Attention marketing gurus, class is in session. Let’s say that you and your uncle are tempted to open up a small chain of restaurants, which will boast the best burgers or gyros (depending on your ethnicity) this side of the Mississippi. Your intentions are noble and your food might actually be decent. Yet, as any MBA earning, trans-fat slinging, business owner will tell you, you have to have more than that. And while most so-called “experts” would tell you that little extra somethin’-somethin’ that it takes to succeed in business can’t be taught, I’m writing today to inform you that it can. Know this, these laws do not cover every business venture you will pursue. I also cannot guarantee that they will keep you in the clear with those fat cats in Washington. What I can promise you is this, my fellow entrepreneur, after I’m done with you, your eatery patrons will rave about your confections.
Law One: Buy Low, Sell High
People like Trump and Maxwell will tell you that this is a rule for every corner of the business world. It is simple math: if you buy something for $5 and then you sell it for $10 you have made a profit. Try to do that as often as possible.
Law Two: Location, Location, and Location
This rule will seem a little off-centered but it works every time. If you want to generate a 38% buzz growth about your restaurant the best thing you can do is put it in an area of the country that is far away from the people who love it. That way, people will re-arrange their travel schedules in the summer eat at your establishment. This is evident in eateries like In and Out Burgers (which in the end, is just a hamburger) and Skyline Chili (which serves more cheese on their meals than chili and in the end, is just a glorified Stake and Shake). This strategy has also worked well for the Chili’s franchise, which has still not opened an establishment in the greater Joplin area. Do you think this is intentional? Yes, of course. The leadership of this great-American bar and grill realizes that whenever the citizens of Joplin are heading down the highways and byways of this great country of ours and stumble upon a long lost Chili’s they will stop and think, “This will be a treat. We don’t eat at Chili’s everyday”. That’s what we call, “money in the bank”.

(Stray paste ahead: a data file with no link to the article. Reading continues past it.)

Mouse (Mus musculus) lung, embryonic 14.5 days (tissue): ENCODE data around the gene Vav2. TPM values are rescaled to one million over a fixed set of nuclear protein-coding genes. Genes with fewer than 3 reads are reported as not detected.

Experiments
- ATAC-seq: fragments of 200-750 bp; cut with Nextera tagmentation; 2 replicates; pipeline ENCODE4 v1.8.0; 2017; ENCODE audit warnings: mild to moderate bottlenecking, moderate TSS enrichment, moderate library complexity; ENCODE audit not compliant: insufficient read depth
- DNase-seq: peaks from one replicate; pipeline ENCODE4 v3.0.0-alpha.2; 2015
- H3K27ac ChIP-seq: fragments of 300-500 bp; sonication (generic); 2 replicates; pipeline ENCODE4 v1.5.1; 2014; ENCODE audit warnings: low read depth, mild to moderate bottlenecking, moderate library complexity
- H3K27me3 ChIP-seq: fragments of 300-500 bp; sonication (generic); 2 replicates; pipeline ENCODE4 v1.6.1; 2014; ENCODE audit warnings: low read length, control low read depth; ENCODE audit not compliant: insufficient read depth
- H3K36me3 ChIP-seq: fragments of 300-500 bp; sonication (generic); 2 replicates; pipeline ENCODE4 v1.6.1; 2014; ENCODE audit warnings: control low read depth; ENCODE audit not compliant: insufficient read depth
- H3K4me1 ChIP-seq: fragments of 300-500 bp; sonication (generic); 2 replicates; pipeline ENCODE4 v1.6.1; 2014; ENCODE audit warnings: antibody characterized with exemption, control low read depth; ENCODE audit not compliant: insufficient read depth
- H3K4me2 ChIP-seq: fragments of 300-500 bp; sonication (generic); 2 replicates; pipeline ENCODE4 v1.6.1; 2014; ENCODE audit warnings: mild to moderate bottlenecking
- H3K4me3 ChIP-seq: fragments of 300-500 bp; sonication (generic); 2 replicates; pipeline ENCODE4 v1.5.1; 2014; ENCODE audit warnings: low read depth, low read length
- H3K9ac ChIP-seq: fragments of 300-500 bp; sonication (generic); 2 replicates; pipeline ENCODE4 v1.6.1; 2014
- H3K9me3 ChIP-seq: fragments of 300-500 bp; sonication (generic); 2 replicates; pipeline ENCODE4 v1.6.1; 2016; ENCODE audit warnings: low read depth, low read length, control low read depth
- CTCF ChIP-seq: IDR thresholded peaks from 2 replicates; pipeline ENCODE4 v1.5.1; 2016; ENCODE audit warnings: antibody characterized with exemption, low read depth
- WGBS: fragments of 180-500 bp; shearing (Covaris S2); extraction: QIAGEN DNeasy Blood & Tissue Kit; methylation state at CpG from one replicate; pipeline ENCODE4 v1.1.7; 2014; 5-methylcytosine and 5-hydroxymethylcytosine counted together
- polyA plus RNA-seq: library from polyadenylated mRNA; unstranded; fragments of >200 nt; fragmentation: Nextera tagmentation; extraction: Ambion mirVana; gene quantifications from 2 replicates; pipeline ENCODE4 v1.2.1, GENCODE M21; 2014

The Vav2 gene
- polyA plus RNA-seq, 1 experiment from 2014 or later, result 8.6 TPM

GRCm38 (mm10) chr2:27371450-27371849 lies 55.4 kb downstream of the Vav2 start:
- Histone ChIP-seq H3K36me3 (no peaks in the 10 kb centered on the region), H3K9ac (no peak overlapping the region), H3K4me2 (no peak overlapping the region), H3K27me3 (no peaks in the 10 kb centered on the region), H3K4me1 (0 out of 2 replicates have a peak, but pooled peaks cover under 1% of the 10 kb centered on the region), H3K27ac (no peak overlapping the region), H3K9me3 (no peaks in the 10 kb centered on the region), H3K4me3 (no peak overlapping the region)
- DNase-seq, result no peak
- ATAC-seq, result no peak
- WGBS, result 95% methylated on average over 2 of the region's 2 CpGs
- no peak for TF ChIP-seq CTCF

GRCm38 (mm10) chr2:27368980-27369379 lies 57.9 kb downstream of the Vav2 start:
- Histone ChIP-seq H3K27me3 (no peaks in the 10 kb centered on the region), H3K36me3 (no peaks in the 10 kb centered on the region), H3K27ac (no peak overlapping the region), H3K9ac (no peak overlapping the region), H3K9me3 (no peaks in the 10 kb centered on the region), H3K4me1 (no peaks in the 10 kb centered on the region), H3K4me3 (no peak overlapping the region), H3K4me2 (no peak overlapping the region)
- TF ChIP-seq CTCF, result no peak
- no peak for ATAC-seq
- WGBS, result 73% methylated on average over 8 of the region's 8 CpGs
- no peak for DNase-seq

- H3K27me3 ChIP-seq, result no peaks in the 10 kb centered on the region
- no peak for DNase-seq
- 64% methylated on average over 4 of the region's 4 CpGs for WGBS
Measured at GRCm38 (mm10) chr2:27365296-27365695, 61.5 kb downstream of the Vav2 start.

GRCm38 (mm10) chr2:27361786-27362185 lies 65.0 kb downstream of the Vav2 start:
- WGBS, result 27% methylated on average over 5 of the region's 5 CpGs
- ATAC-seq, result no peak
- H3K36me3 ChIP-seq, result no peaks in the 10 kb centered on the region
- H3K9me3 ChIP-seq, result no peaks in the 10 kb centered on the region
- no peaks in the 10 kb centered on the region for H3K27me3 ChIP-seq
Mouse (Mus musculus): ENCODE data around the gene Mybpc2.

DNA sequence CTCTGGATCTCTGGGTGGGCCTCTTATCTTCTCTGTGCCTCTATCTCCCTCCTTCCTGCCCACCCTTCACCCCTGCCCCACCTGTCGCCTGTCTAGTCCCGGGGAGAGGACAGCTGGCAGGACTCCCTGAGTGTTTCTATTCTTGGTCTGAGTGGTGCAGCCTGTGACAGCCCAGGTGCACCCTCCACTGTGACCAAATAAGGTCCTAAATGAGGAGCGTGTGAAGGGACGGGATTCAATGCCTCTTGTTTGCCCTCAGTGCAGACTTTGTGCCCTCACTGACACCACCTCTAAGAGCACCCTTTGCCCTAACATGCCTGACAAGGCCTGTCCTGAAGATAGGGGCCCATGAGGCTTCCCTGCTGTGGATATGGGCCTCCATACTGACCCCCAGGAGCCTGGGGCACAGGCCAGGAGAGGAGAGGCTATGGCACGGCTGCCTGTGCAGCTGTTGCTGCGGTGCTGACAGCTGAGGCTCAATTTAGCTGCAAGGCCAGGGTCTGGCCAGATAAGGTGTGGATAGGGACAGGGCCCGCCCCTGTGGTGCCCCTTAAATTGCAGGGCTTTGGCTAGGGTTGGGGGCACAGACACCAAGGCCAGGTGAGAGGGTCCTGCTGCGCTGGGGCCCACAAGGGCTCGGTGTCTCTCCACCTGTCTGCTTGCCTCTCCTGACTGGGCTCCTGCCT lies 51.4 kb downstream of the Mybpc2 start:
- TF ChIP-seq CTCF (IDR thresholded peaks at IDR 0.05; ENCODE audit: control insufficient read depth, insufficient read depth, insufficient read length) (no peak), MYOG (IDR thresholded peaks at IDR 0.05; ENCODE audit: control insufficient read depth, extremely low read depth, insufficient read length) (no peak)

Law Three: Mascots
Your facility needs a personality, a face if you will. Nothing says personality like an underpaid high school kid standing out on the street in 30-degree weather waving at cars as they drive by. In my studies of the American eatery biz (that’s what we call it in the biz) I have spoken with several people about why they choose the diners they choose. 46% of the time they say that they chose to eat at the establishment because, “the happy young man dressed as a hot dog looked so accommodating”. Whether you have a wiener or not, this does not have to be a hard choice for your management team. If you specialize in Bar-B-Q, a pig wearing a chef’s hat would be a great spokesperson… I mean spokes-pig. If you are a burger joint, you are wise to go with “Milkshake Man” or a more generic “Burger Clown”. Honestly, you can’t go wrong as long as you keep this in mind, kids like mascots, kids have parents (or at least legal guardians), and parents buy food.
With these three rules in one hand and a smile in the other, you will be well on your way to changing the way America eats. Remember, the customer is always right. Unless they break one of these laws, which would mean that you are right in that instance.